The most frightening thing a man can read, particularly if you have kids is “I’ve taken the kids…”.

A few years back, while living in Melbourne, I spent a few nights going out which I thought was harmless. It turned out not to be.

I had just come out and I had told Dawn that I was and would be respectful of our situation. I overstepped the mark by staying out overnight one night which then evolved to the whole weekend.

There was a note when I got home, sitting on the coffee table. I didn’t notice it at first, so it lay there mocking me as I walked around looking for my sons.

The apartment was silent. It was twilight and the bay was twinkling reflected golden light through the windows. It was a daylight haunting.

I grabbed the note. I can’t recall the exact words. I am frightened to bring them back to my mind:

“I’ve taken the boys to my Mum’s. I need a few days and so do you … we’ll talk when I get back …”

I remember feeling fear. Fear for what was going to happen, fear for the unknown and fear for knowing what an upset woman can do, especially when she has two tiny babies to deal with. It was the Cuban missile crisis of Brighton, Victoria circa 2005.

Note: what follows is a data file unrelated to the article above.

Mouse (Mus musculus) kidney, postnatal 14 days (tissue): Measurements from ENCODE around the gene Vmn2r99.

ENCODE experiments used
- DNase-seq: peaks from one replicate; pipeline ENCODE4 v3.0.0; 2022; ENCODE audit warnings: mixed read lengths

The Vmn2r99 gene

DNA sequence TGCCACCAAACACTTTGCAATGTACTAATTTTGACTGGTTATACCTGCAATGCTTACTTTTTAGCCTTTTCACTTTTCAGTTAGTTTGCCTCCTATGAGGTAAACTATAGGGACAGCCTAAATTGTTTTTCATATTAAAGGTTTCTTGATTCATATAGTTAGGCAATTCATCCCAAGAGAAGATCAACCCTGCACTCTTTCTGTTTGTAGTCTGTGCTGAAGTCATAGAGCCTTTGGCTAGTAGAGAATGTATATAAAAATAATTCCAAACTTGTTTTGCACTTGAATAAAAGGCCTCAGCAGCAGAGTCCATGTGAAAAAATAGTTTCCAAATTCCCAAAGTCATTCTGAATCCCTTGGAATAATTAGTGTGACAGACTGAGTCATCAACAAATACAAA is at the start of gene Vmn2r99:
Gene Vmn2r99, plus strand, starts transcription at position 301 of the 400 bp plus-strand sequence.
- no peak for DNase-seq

I called a friend and we let the situation cool off. Dare I say it, I actually enjoyed the night away from my responsibility. Shocked to know I felt that way, shocked to know I could care less that night back then.

Those days feel so long ago and Dawn and I are impossible to pull apart nowadays. The important reminder is not written on paper sitting on a coffee table any more, it is the fear from that night on the bay that sits in the back of my mind.

Today’s peace is a result of the breath-holding and trench warfare from another era. Our memorials are alive and growing with smiling dimple chins and furry heads.

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